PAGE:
Welch is aware of some of the negative rumors that are spread about CrossFit, like that people are prone to injury and some have called it a “cult.” He denies those things are true at Trident because the coaches are very cautious and “don’t push you beyond what you can do.”
One of Welch’s favorite exercises is the slam ball and he was actually the first member of the class to start coming. Then, he got another friend to join, who encouraged another friend and so on.
“Even if you are 70 — no matter how old you are — this can work for you,” he said.
Fellow classmate Roger Digilio is actually 72 and has been coming to the class for over six months. He says a friend invited him and he took him up on it because he has trouble working out on his own in the winter due to the cold.
“I don’t really like gyms very much, because it’s solitary,” he said. “You know, I’m not like everyone else in the gym because I’m considerably older…so I gave this a try and it was fun and there was some great camaraderie.”
Diglio has been a rower all his life, so he enjoys spending time on the Erg rowing machine, a staple item found in a typical CrossFit box.
“I discovered that unless I kept myself at a rather high level of fitness, I was having all sorts of physical problems,” he said. “I thought I had to change my behavior so this was a great opportunity.”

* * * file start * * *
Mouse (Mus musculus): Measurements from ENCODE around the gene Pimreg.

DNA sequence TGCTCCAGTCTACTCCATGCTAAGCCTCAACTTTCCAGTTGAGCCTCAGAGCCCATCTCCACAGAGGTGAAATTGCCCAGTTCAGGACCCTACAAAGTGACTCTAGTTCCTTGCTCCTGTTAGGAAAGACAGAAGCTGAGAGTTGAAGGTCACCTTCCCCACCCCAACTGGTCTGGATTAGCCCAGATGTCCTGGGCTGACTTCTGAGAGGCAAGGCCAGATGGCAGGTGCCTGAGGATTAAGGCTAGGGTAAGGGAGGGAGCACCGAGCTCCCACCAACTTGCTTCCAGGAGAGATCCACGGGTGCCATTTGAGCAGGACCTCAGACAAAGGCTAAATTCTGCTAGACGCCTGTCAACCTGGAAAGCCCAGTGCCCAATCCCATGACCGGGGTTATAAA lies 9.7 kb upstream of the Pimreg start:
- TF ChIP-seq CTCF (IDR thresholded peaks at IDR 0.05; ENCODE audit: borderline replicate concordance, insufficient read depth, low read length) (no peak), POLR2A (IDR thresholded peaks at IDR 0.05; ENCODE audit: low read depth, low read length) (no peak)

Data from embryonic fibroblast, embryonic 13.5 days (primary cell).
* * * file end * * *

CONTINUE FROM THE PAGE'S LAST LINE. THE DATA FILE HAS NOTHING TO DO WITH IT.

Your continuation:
Diglio pointed out that CrossFit is a great workout because it’s a total body workout if you stay consistent.
“Put it all together for a period of some months and you’re in a lot better shape, and your muscles are much more tone all around,” he said.
Trident owner Andrea Smith taught the class I attended and spent time working one on one with each of the students. Anyone who goes to Trident knows Andrea is a force of positivity and encouragement everyone she goes — and solid coaches with great attitudes make all the difference.
CrossFit’s expanding outreach to children through CrossFit Kids, teens and senior citizens continues to make them an appealing brand of fitness.
You’ll also find disabled athletes participating in classes, often members of the military who have lost limbs since CrossFit is so intertwined with the military. One of the most inspiring members of the CrossFit community today is Kevin Ogar, who was paralyzed two years ago in a freak accident with a barbell. He continues to participate regularly and his latest Instgram video proves that [nothing is impossible]: